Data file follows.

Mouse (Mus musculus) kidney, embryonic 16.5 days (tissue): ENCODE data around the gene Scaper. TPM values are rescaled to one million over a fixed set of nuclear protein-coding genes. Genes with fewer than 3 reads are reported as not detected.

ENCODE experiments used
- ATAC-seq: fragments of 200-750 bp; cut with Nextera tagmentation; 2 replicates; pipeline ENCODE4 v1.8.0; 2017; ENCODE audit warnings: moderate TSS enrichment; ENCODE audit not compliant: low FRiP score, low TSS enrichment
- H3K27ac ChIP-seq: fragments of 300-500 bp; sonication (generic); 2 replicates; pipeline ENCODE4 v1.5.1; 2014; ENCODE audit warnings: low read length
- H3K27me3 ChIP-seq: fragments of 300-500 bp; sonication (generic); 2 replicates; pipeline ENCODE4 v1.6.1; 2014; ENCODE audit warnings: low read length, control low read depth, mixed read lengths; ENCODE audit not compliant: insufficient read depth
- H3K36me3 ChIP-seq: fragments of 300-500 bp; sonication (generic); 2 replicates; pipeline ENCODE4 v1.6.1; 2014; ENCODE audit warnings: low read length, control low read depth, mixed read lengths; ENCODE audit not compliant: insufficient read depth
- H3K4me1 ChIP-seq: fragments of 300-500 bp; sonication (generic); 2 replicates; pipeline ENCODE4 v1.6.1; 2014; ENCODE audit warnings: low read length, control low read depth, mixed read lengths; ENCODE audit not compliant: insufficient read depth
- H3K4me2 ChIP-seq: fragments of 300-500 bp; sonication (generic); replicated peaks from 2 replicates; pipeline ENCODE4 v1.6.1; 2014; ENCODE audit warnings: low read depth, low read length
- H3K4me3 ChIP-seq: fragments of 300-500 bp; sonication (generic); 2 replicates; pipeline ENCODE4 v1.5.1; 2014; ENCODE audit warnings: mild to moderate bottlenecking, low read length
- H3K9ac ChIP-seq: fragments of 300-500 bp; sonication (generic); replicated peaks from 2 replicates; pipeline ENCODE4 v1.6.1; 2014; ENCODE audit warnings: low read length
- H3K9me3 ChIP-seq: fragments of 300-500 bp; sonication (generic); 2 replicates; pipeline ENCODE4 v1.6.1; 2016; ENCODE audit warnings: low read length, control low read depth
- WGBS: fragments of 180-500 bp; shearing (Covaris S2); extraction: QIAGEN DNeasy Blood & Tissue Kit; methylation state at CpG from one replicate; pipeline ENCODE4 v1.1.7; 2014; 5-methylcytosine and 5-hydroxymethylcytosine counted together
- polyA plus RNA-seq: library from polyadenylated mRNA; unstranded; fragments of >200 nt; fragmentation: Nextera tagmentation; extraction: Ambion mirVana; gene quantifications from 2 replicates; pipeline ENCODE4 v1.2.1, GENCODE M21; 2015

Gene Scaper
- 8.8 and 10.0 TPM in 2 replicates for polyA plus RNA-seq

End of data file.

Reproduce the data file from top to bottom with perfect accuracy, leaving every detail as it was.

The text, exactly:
Mouse (Mus musculus) kidney, embryonic 16.5 days (tissue): ENCODE data around the gene Scaper. TPM values are rescaled to one million over a fixed set of nuclear protein-coding genes. Genes with fewer than 3 reads are reported as not detected.

ENCODE experiments used
- ATAC-seq: fragments of 200-750 bp; cut with Nextera tagmentation; 2 replicates; pipeline ENCODE4 v1.8.0; 2017; ENCODE audit warnings: moderate TSS enrichment; ENCODE audit not compliant: low FRiP score, low TSS enrichment
- H3K27ac ChIP-seq: fragments of 300-500 bp; sonication (generic); 2 replicates; pipeline ENCODE4 v1.5.1; 2014; ENCODE audit warnings: low read length
- H3K27me3 ChIP-seq: fragments of 300-500 bp; sonication (generic); 2 replicates; pipeline ENCODE4 v1.6.1; 2014; ENCODE audit warnings: low read length, control low read depth, mixed read lengths; ENCODE audit not compliant: insufficient read depth
- H3K36me3 ChIP-seq: fragments of 300-500 bp; sonication (generic); 2 replicates; pipeline ENCODE4 v1.6.1; 2014; ENCODE audit warnings: low read length, control low read depth, mixed read lengths; ENCODE audit not compliant: insufficient read depth
- H3K4me1 ChIP-seq: fragments of 300-500 bp; sonication (generic); 2 replicates; pipeline ENCODE4 v1.6.1; 2014; ENCODE audit warnings: low read length, control low read depth, mixed read lengths; ENCODE audit not compliant: insufficient read depth
- H3K4me2 ChIP-seq: fragments of 300-500 bp; sonication (generic); replicated peaks from 2 replicates; pipeline ENCODE4 v1.6.1; 2014; ENCODE audit warnings: low read depth, low read length
- H3K4me3 ChIP-seq: fragments of 300-500 bp; sonication (generic); 2 replicates; pipeline ENCODE4 v1.5.1; 2014; ENCODE audit warnings: mild to moderate bottlenecking, low read length
- H3K9ac ChIP-seq: fragments of 300-500 bp; sonication (generic); replicated peaks from 2 replicates; pipeline ENCODE4 v1.6.1; 2014; ENCODE audit warnings: low read length
- H3K9me3 ChIP-seq: fragments of 300-500 bp; sonication (generic); 2 replicates; pipeline ENCODE4 v1.6.1; 2016; ENCODE audit warnings: low read length, control low read depth
- WGBS: fragments of 180-500 bp; shearing (Covaris S2); extraction: QIAGEN DNeasy Blood & Tissue Kit; methylation state at CpG from one replicate; pipeline ENCODE4 v1.1.7; 2014; 5-methylcytosine and 5-hydroxymethylcytosine counted together
- polyA plus RNA-seq: library from polyadenylated mRNA; unstranded; fragments of >200 nt; fragmentation: Nextera tagmentation; extraction: Ambion mirVana; gene quantifications from 2 replicates; pipeline ENCODE4 v1.2.1, GENCODE M21; 2015

Gene Scaper
- 8.8 and 10.0 TPM in 2 replicates for polyA plus RNA-seq